IP Addresses

Archive of Formal Proofs, 2016
Abstract
This entry contains a definition of IP addresses and a library to work with them. Generic IP addresses are modeled as machine words of arbitrary length. Derived from this generic definition, IPv4 addresses are 32bit machine words, IPv6 addresses are 128bit words. Additionally, IPv4 addresses can be represented in dotdecimal notation and IPv6 addresses in (compressed) colonseparated notation. We support toString functions and parsers for both notations. Sets of IP addresses can be represented with a netmask (e.g. 192.168.0.0/255.255.0.0) or in CIDR notation (e.g. 192.168.0.0/16). To provide executable code for set operations on IP address ranges, the library includes a datatype to work on arbitrary intervals of machine words.
 SemanticsPreserving Simplification of RealWorld Firewall Rule Sets

Formal Methods (FM), 2015
Abstract
The security provided by a firewall for a computer network
almost completely depends on the rules it enforces. For over a decade, it
has been a wellknown and unsolved problem that the quality of many
firewall rule sets is insufficient. Therefore, there are many tools to analyze
them. However, we found that none of the available tools could
handle typical, realworld iptables rulesets. This is due to the complex
chain model used by iptables, but also to the vast amount of possible
match conditions that occur in realworld firewalls, many of which are
not understood by academic and open source tools.
In this paper, we provide algorithms to transform firewall rulesets. We
reduce the execution model to a simple list model and use ternary logic
to abstract over all unknown match conditions. These transformations
enable existing tools to understand realworld firewall rules, which we
demonstrate on four decentlysized rulesets. Using the Isabelle theorem
prover, we formally show that all our algorithms preserve the firewall’s
filtering behavior.
 Directed Security Policies: A Stateful Network Implementation

Third International Workshop on Engineering Safety and Security Systems (ESSS), 2014
Abstract
Large systems are commonly internetworked. A security policy describes the communication relationship
between the networked entities. The security policy defines rules, for example that A can
connect to B, which results in a directed graph. However, this policy is often implemented in the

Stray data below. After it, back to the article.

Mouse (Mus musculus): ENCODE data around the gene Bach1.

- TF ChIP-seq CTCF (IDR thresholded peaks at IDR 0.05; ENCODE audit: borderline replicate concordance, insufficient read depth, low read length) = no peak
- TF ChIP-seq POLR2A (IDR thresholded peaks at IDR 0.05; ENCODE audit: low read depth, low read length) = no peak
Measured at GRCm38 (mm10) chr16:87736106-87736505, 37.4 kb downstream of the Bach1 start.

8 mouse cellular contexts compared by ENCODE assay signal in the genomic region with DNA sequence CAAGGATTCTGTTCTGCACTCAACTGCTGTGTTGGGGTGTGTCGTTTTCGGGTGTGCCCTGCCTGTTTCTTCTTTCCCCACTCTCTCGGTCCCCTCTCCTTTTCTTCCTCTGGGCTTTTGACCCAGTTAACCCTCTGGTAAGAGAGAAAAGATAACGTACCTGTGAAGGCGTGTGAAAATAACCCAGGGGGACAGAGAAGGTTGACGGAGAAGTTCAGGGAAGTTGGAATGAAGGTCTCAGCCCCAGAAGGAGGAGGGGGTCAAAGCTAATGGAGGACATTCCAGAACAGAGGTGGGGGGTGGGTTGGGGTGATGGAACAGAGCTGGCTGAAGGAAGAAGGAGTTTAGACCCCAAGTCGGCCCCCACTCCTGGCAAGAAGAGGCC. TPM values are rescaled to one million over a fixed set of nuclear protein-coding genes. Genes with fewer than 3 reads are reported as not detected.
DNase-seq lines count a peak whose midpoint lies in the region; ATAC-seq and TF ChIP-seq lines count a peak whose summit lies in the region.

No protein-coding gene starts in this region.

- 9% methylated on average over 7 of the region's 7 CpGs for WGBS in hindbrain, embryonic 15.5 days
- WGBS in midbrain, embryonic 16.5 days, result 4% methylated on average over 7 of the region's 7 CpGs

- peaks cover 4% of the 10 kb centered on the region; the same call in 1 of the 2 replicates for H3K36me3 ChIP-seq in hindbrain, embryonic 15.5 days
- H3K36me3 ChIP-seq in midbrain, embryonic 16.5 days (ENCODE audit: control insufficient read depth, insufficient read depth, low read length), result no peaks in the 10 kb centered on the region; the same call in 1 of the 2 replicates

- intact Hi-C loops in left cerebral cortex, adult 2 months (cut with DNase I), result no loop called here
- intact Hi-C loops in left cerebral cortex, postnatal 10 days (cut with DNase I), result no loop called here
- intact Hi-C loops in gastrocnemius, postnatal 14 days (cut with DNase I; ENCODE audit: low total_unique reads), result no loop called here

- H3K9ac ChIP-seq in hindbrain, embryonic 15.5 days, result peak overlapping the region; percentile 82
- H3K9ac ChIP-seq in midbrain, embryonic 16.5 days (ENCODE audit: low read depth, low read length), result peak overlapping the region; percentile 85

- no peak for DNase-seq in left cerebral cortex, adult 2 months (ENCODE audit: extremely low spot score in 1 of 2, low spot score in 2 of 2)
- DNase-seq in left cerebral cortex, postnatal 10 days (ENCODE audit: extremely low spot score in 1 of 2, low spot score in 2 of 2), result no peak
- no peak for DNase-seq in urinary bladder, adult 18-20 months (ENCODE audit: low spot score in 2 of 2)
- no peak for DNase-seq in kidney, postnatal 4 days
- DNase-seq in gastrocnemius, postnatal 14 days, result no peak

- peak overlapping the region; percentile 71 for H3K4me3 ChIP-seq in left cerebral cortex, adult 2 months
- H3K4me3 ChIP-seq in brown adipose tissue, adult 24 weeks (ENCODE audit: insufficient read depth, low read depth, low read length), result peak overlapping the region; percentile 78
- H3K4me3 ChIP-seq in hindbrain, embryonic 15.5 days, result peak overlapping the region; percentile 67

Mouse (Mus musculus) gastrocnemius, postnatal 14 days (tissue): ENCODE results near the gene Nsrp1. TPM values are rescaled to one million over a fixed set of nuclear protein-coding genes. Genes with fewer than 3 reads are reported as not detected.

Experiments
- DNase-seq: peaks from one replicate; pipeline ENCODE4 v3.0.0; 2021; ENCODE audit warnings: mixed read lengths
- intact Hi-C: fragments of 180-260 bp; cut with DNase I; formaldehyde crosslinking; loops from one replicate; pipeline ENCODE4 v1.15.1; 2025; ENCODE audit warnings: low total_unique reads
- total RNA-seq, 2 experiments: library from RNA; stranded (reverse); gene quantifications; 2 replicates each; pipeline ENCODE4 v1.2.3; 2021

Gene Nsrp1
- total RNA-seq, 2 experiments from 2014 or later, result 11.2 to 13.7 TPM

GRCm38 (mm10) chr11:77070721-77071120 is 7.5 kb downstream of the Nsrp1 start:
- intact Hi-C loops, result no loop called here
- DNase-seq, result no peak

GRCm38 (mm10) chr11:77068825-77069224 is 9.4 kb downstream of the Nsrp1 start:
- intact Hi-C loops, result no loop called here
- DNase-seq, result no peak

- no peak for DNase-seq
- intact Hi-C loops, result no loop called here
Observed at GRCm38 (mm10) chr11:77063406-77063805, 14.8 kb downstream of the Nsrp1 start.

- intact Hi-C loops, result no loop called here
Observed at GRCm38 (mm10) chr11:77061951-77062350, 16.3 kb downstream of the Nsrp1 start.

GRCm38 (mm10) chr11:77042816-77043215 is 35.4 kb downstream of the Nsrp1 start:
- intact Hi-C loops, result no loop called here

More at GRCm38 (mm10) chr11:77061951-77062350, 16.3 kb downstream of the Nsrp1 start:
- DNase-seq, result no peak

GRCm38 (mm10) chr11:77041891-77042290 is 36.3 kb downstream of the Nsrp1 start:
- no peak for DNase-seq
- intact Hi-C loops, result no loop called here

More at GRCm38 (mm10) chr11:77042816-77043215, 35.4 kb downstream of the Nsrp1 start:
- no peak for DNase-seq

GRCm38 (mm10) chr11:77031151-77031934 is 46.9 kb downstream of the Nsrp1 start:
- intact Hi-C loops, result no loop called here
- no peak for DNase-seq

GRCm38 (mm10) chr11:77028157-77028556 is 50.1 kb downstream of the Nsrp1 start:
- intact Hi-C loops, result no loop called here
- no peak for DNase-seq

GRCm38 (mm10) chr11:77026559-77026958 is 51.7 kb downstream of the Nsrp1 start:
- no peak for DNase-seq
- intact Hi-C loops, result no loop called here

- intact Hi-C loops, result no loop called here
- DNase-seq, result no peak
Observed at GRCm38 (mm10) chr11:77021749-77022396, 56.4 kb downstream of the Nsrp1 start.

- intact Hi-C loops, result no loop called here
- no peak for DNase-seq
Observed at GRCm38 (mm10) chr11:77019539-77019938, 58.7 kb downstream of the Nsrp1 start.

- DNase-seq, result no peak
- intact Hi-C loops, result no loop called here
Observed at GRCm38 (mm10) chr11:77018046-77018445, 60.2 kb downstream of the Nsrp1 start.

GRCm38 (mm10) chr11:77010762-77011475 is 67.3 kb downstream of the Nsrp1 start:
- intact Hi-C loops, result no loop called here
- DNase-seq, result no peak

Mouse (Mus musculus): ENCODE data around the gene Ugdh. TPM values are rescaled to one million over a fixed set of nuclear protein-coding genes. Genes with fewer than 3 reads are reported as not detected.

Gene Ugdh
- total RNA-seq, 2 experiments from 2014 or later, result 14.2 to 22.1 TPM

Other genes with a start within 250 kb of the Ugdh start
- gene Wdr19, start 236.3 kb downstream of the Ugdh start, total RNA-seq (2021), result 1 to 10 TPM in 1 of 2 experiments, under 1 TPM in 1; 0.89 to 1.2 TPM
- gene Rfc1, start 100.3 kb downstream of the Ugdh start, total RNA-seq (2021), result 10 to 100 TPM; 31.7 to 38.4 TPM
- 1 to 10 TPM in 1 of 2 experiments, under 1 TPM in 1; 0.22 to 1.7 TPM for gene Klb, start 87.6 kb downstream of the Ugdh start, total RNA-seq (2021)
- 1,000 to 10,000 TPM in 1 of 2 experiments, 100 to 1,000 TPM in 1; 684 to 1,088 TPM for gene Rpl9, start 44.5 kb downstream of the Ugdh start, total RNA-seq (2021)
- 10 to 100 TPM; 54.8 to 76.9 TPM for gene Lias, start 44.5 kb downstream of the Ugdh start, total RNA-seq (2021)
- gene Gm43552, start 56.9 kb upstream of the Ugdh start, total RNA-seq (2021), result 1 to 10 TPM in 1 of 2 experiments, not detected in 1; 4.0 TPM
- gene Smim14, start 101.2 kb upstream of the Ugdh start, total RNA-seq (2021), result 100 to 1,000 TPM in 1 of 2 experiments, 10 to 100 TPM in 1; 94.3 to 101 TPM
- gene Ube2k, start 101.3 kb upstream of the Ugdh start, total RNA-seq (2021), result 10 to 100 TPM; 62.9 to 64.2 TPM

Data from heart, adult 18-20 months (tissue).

network, for example by firewalls, such that A can establish a connection to B and all packets belonging
to established connections are allowed. This stateful implementation is usually required for the
network’s functionality, but it introduces the backflow from B to A, which might contradict the security
policy. We derive compliance criteria for a policy and its stateful implementation. In particular,
we provide a criterion to verify the lack of side effects in linear time. Algorithms to automatically
construct a stateful implementation of security policy rules are presented, which narrows the gap
between formalization and realworld implementation. The solution scales to large networks, which
is confirmed by a large realworld case study. Its correctness is guaranteed by the Isabelle/HOL
theorem prover
 The Next 1100 Haskell Programmers

Haskell Symposium, 2014
Abstract
We report on our experience teaching a Haskellbased functional
programming course to over 1100 students for two winter terms.
The syllabus was organized around selected material from various
sources. Throughout the terms, we emphasized correctness through
QuickCheck tests and proofs by induction. The submission architecture
was coupled with automatic testing, giving students the possibility
to correct mistakes before the deadline. To motivate the students,
we complemented the weekly assignments with an informal
competition and gave away trophies in a award ceremony.
 Interactive Simplifier Tracing and Debugging in Isabelle

Intelligent Computer Mathematics (CICM), 2014
Abstract
The Isabelle proof assistant comes equipped with a very powerful
tactic for term simplification. While tremendously useful, the results